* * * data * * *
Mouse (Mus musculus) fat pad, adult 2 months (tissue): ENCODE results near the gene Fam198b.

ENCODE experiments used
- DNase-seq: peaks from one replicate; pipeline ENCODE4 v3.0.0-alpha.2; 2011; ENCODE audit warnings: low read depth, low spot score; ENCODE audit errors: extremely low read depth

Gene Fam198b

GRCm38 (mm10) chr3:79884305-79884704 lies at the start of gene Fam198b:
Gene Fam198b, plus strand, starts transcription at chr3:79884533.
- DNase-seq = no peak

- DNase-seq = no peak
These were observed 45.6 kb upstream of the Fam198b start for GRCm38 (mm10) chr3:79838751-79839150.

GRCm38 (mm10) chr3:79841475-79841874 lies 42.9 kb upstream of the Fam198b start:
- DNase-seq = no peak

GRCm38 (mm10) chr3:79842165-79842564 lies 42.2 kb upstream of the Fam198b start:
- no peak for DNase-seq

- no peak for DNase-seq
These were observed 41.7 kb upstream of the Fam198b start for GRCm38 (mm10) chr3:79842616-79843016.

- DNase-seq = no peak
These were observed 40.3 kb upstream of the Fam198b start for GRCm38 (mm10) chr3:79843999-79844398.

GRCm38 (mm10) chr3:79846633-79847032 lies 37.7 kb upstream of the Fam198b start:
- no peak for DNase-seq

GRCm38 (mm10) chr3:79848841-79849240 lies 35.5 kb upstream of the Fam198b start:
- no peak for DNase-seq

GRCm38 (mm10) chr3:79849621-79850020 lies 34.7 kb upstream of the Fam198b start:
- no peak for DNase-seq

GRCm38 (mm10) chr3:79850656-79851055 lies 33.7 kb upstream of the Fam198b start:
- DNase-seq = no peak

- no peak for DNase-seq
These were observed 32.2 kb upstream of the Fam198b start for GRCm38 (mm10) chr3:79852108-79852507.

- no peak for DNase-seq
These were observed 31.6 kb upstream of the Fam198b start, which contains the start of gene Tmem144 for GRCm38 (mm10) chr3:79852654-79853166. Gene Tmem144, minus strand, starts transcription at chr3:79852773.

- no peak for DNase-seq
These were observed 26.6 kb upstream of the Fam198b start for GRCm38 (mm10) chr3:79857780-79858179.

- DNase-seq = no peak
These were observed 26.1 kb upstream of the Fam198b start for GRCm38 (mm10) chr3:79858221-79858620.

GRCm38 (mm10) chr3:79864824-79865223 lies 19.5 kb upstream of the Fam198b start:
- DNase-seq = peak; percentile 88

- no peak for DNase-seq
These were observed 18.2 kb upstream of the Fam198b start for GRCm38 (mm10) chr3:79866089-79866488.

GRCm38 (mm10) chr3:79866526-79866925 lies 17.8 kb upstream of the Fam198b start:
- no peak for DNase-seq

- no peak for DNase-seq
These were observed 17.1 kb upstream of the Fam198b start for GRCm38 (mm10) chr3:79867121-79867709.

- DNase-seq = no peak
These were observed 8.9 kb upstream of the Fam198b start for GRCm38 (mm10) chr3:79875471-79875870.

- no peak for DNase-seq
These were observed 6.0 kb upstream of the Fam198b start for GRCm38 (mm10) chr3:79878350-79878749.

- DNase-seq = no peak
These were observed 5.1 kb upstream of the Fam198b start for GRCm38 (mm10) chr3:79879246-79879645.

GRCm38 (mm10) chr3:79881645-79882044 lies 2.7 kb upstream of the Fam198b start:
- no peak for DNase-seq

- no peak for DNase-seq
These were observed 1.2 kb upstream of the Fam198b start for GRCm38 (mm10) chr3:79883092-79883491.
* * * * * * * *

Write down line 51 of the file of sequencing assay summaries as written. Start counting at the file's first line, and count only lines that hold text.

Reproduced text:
These were observed 1.2 kb upstream of the Fam198b start for GRCm38 (mm10) chr3:79883092-79883491.